Now… Like I say in most of my monk guides, the Action is reserved for Attacks. That’s all the Monk cares about. Attack actions unlock so much of the Monk’s very important kit – especially now, with your Flurry of Blows being able to knock people over or prevent actions. Losing access to Martial Art’s bonus action and Flurry of Blows just to heal yourself for 18 isn’t exactly significant. Don’t use this in combat; you benefit so much more from punching a dude 4 times.
In between combats? That’s where this ability becomes useful. You heal a pretty solid chunk for this, enough that the Healer can save a spell slot. That’s pretty great! That means your casters have to spend less resources keeping you alive in dungeons.
And obviously, if you need to spend an action to heal and cleanse a debuff – or something like that – then use this. However, even if you have 2 health against an ogre, you’re probably going to want to just punch and Flurry, restrict their reactions, and back up for a moment.
Monks in real life are well-known for their vows of peace. In Dungeons & Dragons, that’s usually not the case… But Wizards of the Coast decided to nod at reality for a moment.
Beginning at 11th level, you can enter a special meditation that surrounds you with an aura of peace. At the end of a long rest, you gain the effect of a Sanctuary spell that lasts until the start of your next long rest (the spell can end early as normal). The saving throw DC for the spell equals 8 + your Wisdom modifier + your proficiency bonus.
So, uh… Not exactly amazing.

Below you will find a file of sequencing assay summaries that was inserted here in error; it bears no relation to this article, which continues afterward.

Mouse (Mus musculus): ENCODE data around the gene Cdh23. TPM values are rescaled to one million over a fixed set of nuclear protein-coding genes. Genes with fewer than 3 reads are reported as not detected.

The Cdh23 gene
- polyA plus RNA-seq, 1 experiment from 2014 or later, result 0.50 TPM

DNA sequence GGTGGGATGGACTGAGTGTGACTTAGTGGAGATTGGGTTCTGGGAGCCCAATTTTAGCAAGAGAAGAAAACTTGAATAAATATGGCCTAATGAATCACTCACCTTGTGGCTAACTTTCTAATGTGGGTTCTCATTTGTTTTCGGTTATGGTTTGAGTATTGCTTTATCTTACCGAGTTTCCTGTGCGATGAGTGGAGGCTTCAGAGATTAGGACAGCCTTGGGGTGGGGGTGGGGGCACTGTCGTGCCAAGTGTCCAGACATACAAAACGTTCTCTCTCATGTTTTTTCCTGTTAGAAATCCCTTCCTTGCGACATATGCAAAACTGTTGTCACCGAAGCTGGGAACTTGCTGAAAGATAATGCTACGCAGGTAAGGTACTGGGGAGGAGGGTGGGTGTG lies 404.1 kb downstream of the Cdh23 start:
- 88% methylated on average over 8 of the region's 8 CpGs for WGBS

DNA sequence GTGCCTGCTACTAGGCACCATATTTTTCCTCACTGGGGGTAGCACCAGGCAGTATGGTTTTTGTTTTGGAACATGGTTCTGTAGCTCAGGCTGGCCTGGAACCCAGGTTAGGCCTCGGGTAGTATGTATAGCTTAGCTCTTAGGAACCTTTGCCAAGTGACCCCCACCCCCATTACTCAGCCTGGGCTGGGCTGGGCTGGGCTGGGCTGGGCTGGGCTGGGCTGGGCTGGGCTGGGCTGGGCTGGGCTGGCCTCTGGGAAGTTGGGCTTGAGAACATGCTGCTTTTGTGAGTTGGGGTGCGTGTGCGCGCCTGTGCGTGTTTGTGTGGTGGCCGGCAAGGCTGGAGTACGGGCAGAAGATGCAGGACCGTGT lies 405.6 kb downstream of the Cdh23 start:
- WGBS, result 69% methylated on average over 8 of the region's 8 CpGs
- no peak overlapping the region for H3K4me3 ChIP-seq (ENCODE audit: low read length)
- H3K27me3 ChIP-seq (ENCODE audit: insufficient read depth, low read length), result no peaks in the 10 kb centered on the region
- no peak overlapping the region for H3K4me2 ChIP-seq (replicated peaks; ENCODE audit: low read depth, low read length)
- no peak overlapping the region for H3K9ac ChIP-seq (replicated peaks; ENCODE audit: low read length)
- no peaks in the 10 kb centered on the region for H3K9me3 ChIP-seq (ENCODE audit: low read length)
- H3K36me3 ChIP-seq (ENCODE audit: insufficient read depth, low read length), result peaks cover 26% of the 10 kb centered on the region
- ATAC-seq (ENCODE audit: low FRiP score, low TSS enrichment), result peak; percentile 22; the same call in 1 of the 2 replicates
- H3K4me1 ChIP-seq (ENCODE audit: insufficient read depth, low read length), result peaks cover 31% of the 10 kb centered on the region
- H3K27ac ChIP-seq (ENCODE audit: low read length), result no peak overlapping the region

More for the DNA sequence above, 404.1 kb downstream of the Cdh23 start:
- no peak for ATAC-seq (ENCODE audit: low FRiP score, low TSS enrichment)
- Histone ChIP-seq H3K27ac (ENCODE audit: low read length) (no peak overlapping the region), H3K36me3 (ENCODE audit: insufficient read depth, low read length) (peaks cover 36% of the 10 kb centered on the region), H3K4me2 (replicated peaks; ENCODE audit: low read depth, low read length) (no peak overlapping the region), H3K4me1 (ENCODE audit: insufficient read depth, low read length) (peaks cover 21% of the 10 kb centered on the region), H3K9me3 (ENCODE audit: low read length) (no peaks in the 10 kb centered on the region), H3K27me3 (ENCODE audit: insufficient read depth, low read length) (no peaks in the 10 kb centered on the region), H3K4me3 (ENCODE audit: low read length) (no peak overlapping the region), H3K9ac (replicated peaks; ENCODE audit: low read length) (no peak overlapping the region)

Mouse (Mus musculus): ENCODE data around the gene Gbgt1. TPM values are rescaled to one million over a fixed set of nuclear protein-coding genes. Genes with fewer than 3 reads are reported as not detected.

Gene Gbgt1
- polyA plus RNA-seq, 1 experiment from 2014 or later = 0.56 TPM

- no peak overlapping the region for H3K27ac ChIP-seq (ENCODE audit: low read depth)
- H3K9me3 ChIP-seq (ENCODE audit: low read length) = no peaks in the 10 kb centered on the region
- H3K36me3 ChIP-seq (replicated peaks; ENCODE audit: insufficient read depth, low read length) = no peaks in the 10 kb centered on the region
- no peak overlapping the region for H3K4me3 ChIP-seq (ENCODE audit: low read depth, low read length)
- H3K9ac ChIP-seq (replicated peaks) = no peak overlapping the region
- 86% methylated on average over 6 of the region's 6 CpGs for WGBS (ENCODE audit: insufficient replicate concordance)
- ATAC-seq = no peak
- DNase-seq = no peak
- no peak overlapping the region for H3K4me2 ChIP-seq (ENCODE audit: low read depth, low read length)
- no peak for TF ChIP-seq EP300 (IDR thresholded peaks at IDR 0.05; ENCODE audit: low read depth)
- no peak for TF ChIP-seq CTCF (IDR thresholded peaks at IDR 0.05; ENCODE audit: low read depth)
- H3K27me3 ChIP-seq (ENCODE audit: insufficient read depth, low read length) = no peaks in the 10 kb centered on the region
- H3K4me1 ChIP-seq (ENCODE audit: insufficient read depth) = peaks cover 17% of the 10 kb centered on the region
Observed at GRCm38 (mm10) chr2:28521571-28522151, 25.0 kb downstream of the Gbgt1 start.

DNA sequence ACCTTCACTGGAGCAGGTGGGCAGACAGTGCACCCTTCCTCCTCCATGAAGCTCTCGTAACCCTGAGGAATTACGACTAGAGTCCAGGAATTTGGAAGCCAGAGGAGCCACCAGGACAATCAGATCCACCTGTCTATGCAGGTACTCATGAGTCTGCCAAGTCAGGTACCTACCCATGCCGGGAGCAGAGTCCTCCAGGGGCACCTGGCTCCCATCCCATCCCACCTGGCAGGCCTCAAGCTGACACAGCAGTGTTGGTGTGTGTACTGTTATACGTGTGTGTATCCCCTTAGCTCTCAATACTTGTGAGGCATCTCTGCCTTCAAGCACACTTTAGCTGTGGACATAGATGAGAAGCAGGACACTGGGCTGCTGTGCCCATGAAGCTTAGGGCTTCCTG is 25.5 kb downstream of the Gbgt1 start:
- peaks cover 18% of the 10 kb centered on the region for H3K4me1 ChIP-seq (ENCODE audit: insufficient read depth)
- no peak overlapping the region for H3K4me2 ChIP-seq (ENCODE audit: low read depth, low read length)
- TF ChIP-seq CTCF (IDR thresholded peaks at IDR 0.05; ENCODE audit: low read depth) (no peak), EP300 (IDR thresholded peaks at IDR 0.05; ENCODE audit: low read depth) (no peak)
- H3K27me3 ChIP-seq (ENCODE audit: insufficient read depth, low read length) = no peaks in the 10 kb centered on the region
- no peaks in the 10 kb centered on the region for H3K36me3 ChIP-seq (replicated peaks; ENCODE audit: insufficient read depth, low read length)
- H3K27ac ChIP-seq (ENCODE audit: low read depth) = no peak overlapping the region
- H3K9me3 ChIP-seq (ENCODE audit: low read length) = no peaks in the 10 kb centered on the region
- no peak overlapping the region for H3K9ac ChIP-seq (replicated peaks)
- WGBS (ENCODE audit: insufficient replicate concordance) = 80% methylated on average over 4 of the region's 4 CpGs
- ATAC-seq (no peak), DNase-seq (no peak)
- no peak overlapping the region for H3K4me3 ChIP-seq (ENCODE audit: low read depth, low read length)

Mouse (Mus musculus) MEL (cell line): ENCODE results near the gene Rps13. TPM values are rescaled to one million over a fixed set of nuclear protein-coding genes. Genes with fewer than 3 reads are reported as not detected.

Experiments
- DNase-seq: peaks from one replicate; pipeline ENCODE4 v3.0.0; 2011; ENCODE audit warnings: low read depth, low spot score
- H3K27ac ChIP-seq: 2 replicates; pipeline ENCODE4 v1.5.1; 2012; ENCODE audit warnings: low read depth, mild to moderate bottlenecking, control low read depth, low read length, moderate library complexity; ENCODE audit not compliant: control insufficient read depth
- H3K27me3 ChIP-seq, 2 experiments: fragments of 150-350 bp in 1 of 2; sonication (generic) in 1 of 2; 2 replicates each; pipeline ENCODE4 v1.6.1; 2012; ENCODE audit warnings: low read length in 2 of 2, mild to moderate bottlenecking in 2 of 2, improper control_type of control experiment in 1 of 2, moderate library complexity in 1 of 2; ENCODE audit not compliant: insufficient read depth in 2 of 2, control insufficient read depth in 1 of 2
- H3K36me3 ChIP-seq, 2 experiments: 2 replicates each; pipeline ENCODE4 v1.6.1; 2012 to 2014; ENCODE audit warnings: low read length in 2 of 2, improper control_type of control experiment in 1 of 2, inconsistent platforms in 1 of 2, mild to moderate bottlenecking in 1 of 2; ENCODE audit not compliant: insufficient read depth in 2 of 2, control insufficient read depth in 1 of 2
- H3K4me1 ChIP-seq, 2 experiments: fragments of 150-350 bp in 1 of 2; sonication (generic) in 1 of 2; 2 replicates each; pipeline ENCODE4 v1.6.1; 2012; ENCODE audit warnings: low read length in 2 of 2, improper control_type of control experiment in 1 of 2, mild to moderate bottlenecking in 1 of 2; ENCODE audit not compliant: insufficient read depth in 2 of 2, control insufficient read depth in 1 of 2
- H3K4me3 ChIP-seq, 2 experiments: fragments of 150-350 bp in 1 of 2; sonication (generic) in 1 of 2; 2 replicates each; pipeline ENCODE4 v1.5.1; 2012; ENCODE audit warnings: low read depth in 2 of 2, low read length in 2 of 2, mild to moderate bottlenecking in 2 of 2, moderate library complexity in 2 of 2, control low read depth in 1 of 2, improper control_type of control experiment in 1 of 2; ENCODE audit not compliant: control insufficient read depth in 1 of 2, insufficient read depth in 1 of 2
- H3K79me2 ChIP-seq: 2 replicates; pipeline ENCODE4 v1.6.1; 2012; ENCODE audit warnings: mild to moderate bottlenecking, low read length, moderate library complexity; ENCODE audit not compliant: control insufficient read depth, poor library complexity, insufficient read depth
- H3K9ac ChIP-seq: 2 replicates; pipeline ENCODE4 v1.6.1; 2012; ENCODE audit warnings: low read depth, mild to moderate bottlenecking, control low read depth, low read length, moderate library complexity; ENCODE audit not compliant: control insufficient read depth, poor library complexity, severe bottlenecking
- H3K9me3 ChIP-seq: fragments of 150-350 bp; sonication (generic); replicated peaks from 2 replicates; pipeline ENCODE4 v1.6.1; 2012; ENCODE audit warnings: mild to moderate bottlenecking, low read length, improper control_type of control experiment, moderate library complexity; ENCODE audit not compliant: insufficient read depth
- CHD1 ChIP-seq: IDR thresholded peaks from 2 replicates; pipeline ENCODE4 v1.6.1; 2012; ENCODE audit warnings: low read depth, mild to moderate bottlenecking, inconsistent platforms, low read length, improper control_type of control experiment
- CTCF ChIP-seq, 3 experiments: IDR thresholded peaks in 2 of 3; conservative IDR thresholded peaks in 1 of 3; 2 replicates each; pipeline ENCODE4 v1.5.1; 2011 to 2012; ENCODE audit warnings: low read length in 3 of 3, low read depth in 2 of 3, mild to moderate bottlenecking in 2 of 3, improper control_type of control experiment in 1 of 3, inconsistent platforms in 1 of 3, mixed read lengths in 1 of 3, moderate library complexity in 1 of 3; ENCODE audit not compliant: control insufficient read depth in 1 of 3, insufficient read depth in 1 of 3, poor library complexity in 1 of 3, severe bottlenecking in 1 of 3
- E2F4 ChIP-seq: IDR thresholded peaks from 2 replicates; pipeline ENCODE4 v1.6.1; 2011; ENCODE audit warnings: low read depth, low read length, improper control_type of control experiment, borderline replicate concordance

Sanctuary isn’t a bad spell. It’s not. It can prevent so much damage over the course of a fight if the person behind the Sanctuary is clever with their actions. However… This just doesn’t do much work for a Monk. Without decent Charisma, your ability to solve problems without using your fists is not exactly significant. This Sanctuary will most likely be popped on your turn during the first combat of the day, and during that time you probably won’t use it; you’re a Dex character, your initiative is crazy.
But is this completely useless? Not really. If you get ambushed and are surprised, then Sanctuary might prevent you from taking a hit or two, or redirect a rather devastating spell from your frail, d8 hit dice body. In addition, during the first combat, you’ll actually benefit from a low initiative roll with an extra line of defense versus attack rolls or spells thrown your way. And if the combat ends before you get the chance to punch, then sweet! You get to bring the Sanctuary to the next fight.
A creative Monk can use their Sanctuary to turn intrigue situations to their advantage. Perhaps a drunken patron can’t bring themselves to hurt you, and you attempt a Persuasion check to avoid a fight. Some GMs might boost your Persuasion check, or lower the DC, because the drunkard had already failed against your Sanctuary. Word it right, and you might be surprised.
Usually, though? This won’t come into play. It’s nice, but you’d rather see something more substantial at this point in the game.
Oh hey, talk about “something substantial.”
At 17th level, you gain the ability to set up lethal vibrations in someone’s body. When you hit a creature with an unarmed strike, you can spend 3 ki points to start these imperceptible vibrations, which last for a number of days equal to your monk level. The vibrations are harmless unless you use your action to end them. To do so, you and the target must be on the same plane of existence. When you use this action, the creature must make a Constitution saving throw. If it fails, it is reduced to 0 hit points. If it succeeds, it takes 10d10 necrotic damage.
Omitted here is the fact that you can only set these up in one creature at a time, and you can end it harmlessly without spending any actions.
What. The. Hell.
Quivering Palm has been a late-game Monk ability for a few editions now. This might be one of the latest a Monk has had access to this devastating ability, but it’s well worth the wait!